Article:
The new task force chairman Bitange Ndemo, speaking at an Information and Communication Technology Ministry (ICT) stakeholders meeting agrees with that perception and argues:

We must begin to tokenize the economy by giving incentives to young people to do things which they are paid through tokens that can be converted to fiat currency.”

Betty’s goat dish is on the right track.

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Kenyan Crypto Task Force Calls for Tokenized Economy to Fight Fraud

A Kenyan government task force has called on ministers to consider tokenizing the economy to clamp down on corruption.

The Kenyan Distributed Ledgers and Artificial Intelligence task force was established earlier this year to focus on blockchain and how the technology could be utilized to improve outcomes in the public sector. The group included local blockchain startups, experts, researchers and members of Kenyan regulatory bodies.

The task force’s chairman, Bitange Ndemo, speaking at an Information and Communication Technology Ministry (ICT) stakeholders meeting with the private sector, has suggested that increasing rates of corruption at the public sector level could be thwarted by reducing the amount of hard currency in circulation by using a token system. He argued:

“We must begin to tokenize the economy by giving incentives to young people to do things which they are paid through tokens that can be converted to fiat currency.”

It was also felt by the task force that a tokenized economy and the issue of a digital currency equivalent to fiat could also be used to fight unemployment. The recommendations are being forwarded to the government by Kenya’s ICT Principal Secretary Jerome Ochieng.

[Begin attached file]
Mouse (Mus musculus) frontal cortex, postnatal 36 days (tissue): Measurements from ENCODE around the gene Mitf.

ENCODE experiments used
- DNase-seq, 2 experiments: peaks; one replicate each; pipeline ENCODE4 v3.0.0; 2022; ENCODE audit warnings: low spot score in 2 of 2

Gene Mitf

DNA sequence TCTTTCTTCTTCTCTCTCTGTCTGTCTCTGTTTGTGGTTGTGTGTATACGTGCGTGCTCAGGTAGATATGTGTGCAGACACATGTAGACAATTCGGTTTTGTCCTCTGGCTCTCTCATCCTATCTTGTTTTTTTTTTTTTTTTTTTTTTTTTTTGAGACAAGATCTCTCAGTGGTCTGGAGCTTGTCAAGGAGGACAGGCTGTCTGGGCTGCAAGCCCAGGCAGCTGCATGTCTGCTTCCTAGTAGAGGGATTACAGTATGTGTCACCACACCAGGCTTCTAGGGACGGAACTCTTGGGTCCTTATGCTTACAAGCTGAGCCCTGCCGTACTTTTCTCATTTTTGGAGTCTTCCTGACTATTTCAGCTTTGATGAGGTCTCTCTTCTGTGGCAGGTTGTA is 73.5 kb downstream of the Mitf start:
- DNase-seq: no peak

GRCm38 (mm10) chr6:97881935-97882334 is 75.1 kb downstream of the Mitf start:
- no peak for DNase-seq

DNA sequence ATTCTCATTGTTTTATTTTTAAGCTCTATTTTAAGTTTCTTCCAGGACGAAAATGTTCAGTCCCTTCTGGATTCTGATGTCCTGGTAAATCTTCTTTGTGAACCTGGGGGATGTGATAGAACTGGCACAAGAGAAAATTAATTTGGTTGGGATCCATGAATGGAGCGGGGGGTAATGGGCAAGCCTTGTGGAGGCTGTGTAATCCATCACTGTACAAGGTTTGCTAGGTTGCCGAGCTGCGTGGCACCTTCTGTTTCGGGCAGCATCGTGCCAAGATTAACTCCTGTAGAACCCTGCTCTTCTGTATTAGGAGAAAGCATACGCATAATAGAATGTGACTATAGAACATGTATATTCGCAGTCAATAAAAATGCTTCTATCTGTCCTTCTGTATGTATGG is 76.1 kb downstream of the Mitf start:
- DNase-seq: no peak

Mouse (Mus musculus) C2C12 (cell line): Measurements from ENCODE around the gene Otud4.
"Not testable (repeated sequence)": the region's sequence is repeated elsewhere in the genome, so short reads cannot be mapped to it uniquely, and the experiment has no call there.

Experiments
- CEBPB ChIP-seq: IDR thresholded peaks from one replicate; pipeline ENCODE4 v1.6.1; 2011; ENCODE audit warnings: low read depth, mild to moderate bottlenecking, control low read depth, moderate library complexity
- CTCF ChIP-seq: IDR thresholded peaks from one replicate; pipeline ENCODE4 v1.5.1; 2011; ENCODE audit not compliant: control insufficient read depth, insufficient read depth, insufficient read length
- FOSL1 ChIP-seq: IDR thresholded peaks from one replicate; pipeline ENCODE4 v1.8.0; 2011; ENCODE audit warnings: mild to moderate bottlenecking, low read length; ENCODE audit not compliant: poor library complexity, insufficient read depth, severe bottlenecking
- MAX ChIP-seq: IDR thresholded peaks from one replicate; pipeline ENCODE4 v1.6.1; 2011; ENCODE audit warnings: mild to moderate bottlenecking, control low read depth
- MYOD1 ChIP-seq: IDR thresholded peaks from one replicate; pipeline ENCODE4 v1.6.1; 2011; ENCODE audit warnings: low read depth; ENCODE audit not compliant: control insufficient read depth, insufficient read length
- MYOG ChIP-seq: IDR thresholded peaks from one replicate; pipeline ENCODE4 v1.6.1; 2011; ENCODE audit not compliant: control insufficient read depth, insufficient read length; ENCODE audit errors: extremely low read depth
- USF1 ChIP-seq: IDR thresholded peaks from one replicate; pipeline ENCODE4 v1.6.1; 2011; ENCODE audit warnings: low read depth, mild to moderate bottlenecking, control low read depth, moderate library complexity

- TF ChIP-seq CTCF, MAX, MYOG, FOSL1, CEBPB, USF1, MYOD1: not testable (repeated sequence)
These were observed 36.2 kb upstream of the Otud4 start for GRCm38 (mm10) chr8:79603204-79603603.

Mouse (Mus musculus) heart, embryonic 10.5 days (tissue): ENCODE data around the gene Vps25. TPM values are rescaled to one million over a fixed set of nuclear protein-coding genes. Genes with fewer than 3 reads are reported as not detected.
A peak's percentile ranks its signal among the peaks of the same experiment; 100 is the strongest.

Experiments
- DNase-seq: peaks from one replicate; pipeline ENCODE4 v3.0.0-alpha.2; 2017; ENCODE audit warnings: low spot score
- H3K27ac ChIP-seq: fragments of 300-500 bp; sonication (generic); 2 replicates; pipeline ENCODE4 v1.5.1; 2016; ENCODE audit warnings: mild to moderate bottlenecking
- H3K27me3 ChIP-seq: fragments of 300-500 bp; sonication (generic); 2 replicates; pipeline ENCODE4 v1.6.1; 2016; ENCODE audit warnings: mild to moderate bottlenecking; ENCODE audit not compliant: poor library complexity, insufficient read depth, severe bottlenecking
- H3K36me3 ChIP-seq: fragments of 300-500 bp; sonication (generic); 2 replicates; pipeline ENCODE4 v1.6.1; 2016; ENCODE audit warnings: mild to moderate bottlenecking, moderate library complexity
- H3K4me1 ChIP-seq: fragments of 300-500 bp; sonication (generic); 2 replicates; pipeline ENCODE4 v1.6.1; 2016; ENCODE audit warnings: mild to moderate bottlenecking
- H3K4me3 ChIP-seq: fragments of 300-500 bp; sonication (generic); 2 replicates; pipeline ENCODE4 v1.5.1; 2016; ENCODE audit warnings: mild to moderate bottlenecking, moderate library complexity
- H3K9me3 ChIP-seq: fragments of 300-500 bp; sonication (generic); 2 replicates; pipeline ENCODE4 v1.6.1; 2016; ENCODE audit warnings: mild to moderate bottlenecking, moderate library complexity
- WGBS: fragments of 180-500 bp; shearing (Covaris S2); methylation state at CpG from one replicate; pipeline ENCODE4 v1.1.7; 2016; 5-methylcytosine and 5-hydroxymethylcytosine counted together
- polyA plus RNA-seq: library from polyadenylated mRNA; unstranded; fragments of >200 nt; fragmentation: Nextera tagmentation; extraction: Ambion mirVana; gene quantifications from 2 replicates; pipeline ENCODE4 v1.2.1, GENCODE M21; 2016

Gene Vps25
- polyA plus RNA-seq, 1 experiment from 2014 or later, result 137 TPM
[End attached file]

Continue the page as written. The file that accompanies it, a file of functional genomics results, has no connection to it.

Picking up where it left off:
This wouldn’t be the first time that Kenya has called on blockchain as a solution to fighting corruption in the country. A recent plan has been looking at how to fight voter fraud in Kenya’s elections.

The northeast African nation of Kenya has suffered claims of election rigging in nearly every election since the institution of multi-party democracy in 1991. The leader of the opposition party Raila Odinga just last year rejected two of the presidential polls; the first was annulled by the Supreme Court on the grounds of substantial electoral irregularities.

A statement from the Independent Electoral and Boundaries Commission Chairman Wafula Chebukati detailed a potential blockchain solution as providing security for all presidential candidates and allowing them to access and verify the results themselves.

The latest proposal is unlikely to be warmly received since the Central Bank of Kenya issued a circular to all of the country’s banks earlier this year warning them against cryptocurrency use, due to its lack of centralized control and its association with illegal activities.